By James DeRuvo (doddleNEWS)
When you’re just starting out, you are constantly trying to get more bang for your buck. Not everyone can afford expensive cameras and microphones that can give that quality which can move you to the next level. So independent filmmakers are constantly using tricks to cheat their way past the quality gap. One filmmaker has discovered that even when you have to employ cheaper microphones, there is a way to make it sound better than it actually is.
Against a backdrop of traffic and other city sounds, DJ Clark puts tie clip mics, shotgun mics and sound recorders through their paces to see how the different equipment sounds in different conditions. The conclusion – proximity matters much more than expensive kit. – World Press Photo Academy on YouTube
Filmmaker DJ Clark wanted to know if quality and price of expensive high end microphones are the only way he can get a good audio sound, or could the location of that microphone actually play a role. Clark, who lives in downtown Beijing, China, went on top of his roof where the city noise resounds, and sought to find out how well microphones can filter out ambient sound and focus on the subject. He compared shotguns, boom mics, and even lavaliers and simply read from a popular book. He found that proximity to the subject can go a long way to bridging the gap, and he went so far as to even test a $1 lavalier he bought on eBay to prove his point.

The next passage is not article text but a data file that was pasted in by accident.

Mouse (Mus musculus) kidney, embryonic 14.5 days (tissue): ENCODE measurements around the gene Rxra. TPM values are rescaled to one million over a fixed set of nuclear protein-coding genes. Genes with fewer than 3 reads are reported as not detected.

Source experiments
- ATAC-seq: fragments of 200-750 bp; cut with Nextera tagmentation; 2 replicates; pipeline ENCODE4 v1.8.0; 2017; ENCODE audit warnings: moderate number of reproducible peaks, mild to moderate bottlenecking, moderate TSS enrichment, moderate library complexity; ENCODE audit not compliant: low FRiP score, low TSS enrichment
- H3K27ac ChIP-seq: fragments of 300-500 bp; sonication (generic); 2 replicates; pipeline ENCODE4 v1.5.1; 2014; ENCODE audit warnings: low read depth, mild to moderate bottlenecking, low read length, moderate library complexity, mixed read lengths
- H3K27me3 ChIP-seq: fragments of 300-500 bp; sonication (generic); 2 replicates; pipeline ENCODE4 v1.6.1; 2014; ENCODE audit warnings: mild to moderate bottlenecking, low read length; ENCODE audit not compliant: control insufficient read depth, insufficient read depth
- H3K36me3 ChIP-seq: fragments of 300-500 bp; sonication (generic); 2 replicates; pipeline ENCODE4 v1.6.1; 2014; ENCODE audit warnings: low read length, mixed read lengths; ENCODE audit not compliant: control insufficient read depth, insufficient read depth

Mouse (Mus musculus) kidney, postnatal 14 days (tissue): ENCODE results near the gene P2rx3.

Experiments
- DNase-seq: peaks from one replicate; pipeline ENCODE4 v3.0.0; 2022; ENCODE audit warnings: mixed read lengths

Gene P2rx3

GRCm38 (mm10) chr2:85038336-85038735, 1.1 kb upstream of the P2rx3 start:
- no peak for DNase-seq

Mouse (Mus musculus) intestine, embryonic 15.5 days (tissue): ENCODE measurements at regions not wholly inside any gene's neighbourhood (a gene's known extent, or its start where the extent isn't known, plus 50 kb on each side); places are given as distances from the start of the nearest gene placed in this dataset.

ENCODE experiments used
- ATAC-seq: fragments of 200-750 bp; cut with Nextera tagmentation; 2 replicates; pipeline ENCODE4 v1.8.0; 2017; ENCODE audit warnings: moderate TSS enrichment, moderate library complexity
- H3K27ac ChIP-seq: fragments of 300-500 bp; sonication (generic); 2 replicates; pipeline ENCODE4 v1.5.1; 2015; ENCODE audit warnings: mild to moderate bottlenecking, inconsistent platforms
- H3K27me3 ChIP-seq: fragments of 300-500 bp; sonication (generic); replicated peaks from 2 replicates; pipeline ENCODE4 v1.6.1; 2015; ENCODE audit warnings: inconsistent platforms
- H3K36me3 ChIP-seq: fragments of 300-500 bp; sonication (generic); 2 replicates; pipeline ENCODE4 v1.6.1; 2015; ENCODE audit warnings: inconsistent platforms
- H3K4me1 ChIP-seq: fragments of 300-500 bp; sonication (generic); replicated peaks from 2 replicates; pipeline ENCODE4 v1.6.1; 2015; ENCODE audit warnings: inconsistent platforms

“I wanted to do a sound test to give you a sense of what they sound like at different distances,” Clark says in his video. “It’s all about proximity.” Clark used a Rode boom mic hovering right over his head, and an on-camera mic from several feet away. He then read from a nursery rhyme and he showed how the boom mic offered a far clearer audio signal from the subject over the mic which was further away. He then used the boom mic and compared it to a lavalier mic. Then he tested a wide variety of lavalier mics including a Sony professional wired microphone, a Sony wireless microphone, a mid range $50 lav mic, and then that $1 lav mic he bought online. He even compared them to a Rode Lav Mic tied into an iPhone, and then tested them against portable digital recorders like the Zoom H1 and H4n.”Because the H1 is smaller, I prefer to carry it around because I can get it closer,” Clark says.
As expected, the Sony microphones performed as well as the Rode Boom mic, thanks to their professional grade electronics. But as he want down in quality and price, he really didn’t find that much of a signal to noise difference. And even the $1 lav sounded really good. “This is where it really gets interesting,” Clark says, “it’s all about proximity and getting the $1 microphone closer to my mouth makes a huge deal of difference verses the more expensive Sennheiser microphone sitting on a camera farther away.
What was the take away? When trying to get that key interview, it may not be the price of the microphone so much as where you actually can put it. “The key isn’t to spend enormous amounts of money on microphones at the early stages,” Clark concludes, “but more about getting the microphone as close as you can to the source. It’s all about proximity.”